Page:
A few months ago, Formula 1 boss Bernie Ecclestone said that the regulatory body (FIA) and the sport’s commercial rights group (F1 Group) had agreed to a deal. At first, fans thought this could be a new Concorde Agreement, which has been the formal tripartite agreement between the regulatory body, the teams and the F1 Group. As the story unfolded further, it was not the Concorde Agreement as the teams were not signatory to it.

In today’s Wall Street Journal, Christian Sylt has offered what could be a reason that there is no signed Concorde Agreement. According to Ecclestone, it isn’t needed:

“I think everyone has forgotten about it to be honest because with the agreement we currently have with this Strategy Group, we don’t really need it,” Ecclestone said.

The F1 Strategy group was formed was formed last year and consists of the teams, F1 Group and the FIA. Each group has rights over the direction of the sport from a regulatory to sporting to commercial aspect.

What appeared to be the signing of a new Concorde Agreement was, in reality, a bipartite agreement between the FI and F1 Group. The F1 Group also had agreements with each of the teams in their own bipartite agreements and with the introduction of the F1 strategy Group, apparently that is enough to keep Formula 1 running until 2020 according to Sylt’s article.

According to Ecclestone, the original Concorde Agreement was merely a peace treaty of sorts but he says things have progressed:

“It was a peace treaty when it was signed. We have moved on and the whole structure has moved on.”

Seems like something that would have been nice to know considering F1 fans have been wringing their hands over the future of F1 and with Ecclestone’s bribery case in Germany coming up, the future of F1 has been on the top of everyone’s mind.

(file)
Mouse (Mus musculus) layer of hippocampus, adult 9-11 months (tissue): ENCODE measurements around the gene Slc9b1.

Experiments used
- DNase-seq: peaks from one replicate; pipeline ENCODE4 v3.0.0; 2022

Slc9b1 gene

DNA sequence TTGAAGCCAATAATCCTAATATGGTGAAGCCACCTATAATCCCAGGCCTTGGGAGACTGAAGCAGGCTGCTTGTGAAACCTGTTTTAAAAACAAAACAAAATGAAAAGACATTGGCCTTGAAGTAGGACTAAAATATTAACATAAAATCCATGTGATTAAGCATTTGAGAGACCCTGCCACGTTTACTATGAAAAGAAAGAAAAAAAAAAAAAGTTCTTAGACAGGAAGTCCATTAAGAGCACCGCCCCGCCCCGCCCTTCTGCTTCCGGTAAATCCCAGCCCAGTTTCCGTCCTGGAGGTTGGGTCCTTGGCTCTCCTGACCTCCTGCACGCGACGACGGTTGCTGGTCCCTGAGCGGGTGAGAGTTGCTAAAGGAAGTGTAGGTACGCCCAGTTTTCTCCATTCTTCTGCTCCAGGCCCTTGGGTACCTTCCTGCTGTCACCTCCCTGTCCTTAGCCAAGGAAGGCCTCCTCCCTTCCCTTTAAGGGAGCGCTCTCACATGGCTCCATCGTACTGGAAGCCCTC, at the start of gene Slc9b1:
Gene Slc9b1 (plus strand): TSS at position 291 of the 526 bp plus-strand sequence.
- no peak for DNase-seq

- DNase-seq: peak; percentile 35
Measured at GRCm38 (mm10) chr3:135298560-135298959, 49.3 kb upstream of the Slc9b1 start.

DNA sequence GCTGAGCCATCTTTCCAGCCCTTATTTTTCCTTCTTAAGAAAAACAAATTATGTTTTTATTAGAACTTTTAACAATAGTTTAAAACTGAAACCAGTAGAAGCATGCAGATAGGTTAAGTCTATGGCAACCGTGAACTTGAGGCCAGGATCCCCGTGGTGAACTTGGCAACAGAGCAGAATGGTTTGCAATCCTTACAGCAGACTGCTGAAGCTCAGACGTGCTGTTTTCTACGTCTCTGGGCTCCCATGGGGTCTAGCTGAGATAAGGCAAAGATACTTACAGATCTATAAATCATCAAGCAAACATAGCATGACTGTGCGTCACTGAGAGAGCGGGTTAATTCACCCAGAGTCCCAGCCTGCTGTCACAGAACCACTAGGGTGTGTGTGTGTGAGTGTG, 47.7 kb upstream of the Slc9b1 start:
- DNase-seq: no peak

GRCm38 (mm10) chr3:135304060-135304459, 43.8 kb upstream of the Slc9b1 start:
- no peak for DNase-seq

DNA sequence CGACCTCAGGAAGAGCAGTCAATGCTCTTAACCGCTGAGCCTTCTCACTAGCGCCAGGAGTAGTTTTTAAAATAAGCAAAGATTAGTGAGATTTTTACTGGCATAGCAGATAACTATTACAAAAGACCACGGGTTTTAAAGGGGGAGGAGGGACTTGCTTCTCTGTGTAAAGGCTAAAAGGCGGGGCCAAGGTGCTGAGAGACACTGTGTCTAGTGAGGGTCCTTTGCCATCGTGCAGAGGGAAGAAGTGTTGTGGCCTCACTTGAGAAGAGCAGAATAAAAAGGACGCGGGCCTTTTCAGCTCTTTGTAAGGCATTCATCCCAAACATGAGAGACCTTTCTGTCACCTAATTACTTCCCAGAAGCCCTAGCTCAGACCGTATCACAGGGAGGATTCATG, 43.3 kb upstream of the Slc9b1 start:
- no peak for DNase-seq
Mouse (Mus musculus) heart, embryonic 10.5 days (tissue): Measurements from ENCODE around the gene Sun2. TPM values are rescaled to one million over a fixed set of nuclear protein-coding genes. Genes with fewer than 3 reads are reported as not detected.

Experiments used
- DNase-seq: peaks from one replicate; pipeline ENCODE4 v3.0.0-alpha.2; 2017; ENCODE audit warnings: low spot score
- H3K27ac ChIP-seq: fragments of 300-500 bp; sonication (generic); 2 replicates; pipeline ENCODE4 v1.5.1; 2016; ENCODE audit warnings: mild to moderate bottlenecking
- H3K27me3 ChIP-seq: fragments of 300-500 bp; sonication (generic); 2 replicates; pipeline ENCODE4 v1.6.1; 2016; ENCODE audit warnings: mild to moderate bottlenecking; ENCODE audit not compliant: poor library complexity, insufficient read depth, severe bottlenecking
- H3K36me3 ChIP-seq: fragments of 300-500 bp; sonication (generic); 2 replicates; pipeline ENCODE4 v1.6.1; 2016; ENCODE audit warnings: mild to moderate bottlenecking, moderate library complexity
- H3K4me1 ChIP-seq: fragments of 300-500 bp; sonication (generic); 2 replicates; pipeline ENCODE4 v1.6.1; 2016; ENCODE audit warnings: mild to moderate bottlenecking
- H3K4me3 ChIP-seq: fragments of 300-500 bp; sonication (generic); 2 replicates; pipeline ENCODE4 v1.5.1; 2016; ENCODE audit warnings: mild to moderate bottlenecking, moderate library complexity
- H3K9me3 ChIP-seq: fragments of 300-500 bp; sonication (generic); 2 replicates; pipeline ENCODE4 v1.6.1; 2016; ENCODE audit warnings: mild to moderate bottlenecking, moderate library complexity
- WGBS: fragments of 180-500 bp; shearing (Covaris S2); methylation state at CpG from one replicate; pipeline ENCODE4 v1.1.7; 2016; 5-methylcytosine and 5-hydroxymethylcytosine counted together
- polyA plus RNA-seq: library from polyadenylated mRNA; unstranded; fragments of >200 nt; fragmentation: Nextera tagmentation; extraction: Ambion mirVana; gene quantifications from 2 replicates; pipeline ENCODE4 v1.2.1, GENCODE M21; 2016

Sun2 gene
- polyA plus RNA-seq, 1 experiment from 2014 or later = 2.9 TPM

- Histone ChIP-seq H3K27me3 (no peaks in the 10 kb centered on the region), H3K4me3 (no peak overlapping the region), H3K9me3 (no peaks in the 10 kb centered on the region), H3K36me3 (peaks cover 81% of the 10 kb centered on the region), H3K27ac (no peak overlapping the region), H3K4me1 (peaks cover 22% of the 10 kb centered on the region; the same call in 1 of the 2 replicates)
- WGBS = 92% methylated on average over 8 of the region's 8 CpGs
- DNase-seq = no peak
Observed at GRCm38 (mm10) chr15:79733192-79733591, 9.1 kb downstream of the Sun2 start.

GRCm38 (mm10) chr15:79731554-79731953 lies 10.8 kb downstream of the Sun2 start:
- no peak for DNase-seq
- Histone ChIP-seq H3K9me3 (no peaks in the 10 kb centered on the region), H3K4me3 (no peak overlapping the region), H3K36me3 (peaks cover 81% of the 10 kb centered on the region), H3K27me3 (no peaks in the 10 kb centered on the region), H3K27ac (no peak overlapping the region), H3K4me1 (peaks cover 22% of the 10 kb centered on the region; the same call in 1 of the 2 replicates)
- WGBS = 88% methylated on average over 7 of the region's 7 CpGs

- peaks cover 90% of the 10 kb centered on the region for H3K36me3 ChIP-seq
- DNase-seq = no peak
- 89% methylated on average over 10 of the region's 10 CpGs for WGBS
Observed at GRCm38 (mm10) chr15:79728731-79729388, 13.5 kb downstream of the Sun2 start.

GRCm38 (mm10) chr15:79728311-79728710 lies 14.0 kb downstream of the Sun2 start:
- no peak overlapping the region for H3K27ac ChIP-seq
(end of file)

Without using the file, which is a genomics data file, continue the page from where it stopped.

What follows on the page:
The F1 Strategy group seems to be an intriguing concoction and it is not completely understood exactly how this group operates or what the exact procedures are. Regardless, it will be interesting to see how teams who are represented but overruled through a majority vote react when decisions are made that could be antithetical to their own livelihood. Without the unanimity the Concorde Agreement demanded, stress fractures would arise and toys could be thrown from the pram.

An F1 fan since 1972, NC has spent over 25 years in the technology industry focusing on technology integration, AV systems integration, digital media strategies, technology planning, consulting, speaking, presenting, sales, content strategy, marketing and brand building.
  • Alianora La Canta

    I wonder if the FIA realises this means there’s nothing binding the teams to the FIA, other than the annual race entries? It means that if the teams decided to drop out of F1*, the FIA has no hold on them provided they do it by failing to enter a given year. All they can do is pursue CVC and hope. (CVC would obviously have a claim against the team if it had done so contrary to its agreement with CVC. But if CVC decided it wanted the FIA out of its regulatory structures and thus formed a rival series…)

    * – Thankfully, the FIA had enough foresight to make adherence to FIA regulations a condition of entering the F1 championship. Once a team is in F1, Concorde has no particular effect on the team-FIA relationship for the season in question.

  • Rapierman

    I think this question has been forgotten: “Can I trust you?” I’m betting the answer would have been “No”.